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Published On: Wed, Jan 17th, 2018

Why Nigeria is committed to “One China” Policy

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By Lawal Sale

Recently, the Federal Government of Nigeria took a final decision and reaffirmed its commitment to “One China Policy”.

Not many know that there is no difference between the People’s Republic of China and Taiwan; for decades, Taiwan has been tricking the public in Nigeria and beyond with the name Republic of China or ROC. Republic of China is not known to the United Nations (UN) and cannot exist when there is the “main China” which is Peoples Republic of China. There can never be two Chinas.
One China Policy is a principle that implies both mainland China and Taiwan are inalienable parts of a single sovereign China. In January 2017, the Federal Government made a significant and historic move when Nigeria’s Minister of Foreign Affairs, Mr. Geoffrey Onyeama, announced to the world during a joint press conference with the visiting Chinese Foreign Minister, Wang Yi that Nigeria would no longer allow Taiwan continue to operate in Nigeria as a country with an unofficial embassy but would be committed to One China Policy.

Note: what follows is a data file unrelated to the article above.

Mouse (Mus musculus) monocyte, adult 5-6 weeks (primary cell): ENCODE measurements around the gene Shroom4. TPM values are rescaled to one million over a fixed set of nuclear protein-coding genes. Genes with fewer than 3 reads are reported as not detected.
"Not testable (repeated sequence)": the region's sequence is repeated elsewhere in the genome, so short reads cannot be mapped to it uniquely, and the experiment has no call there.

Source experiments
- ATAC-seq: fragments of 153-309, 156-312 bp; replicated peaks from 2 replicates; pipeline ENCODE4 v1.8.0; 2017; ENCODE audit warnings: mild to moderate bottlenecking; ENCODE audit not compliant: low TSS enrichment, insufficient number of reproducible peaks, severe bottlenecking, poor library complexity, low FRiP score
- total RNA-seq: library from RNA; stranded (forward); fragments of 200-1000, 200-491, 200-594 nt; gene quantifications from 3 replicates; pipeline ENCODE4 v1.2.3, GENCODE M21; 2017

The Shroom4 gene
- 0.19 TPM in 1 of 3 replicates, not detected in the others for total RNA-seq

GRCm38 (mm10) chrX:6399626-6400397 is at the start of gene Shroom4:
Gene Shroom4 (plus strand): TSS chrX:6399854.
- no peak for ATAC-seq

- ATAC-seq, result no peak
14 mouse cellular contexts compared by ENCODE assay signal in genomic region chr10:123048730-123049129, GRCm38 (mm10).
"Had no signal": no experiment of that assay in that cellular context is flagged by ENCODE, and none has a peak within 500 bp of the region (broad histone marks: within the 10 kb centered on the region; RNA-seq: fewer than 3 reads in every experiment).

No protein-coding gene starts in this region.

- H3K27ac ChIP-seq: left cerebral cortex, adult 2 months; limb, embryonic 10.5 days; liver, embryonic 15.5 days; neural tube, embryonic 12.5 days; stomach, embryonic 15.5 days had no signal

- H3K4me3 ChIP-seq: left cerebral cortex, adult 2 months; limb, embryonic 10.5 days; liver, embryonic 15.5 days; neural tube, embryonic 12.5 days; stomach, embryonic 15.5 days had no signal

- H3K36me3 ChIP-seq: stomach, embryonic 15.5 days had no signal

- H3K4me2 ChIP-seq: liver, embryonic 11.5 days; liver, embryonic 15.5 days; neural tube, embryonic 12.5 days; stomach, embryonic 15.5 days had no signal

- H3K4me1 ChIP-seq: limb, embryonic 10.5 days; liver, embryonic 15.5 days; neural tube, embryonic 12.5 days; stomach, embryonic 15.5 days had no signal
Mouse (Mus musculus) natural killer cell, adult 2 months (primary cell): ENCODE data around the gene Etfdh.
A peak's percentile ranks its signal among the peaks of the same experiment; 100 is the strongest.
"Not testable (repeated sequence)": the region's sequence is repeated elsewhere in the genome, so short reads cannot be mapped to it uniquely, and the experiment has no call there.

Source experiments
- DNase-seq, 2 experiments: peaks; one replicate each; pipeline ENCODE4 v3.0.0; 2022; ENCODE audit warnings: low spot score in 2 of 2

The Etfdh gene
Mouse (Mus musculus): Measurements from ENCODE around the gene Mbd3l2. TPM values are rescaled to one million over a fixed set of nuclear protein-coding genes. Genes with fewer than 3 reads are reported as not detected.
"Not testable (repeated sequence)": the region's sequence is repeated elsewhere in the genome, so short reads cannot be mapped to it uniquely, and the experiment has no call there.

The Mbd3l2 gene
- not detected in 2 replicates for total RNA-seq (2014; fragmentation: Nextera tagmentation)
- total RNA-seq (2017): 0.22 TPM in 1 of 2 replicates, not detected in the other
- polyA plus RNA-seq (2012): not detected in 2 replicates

According to Mr. Onyeama, Nigeria has communicated to Taiwan and they are moving to Lagos as soon as possible.
He added that “Taiwan will stop enjoying any privileges because it is not a country that is recognized under international law and under the position; we have taken decision to abide by One China Policy.”
He further reiterated that the steps taken were to right the wrong that one could not say how it came.
During Mr. Wang’s visit, a Memorandum of Understanding between the two countries was signed in respect of Nigeria’s commitment to One China Policy. Nigeria’s support of One China Policy however, means Peoples Republic of China is the sole legal authority undertaking diplomacy and other bilateral relations.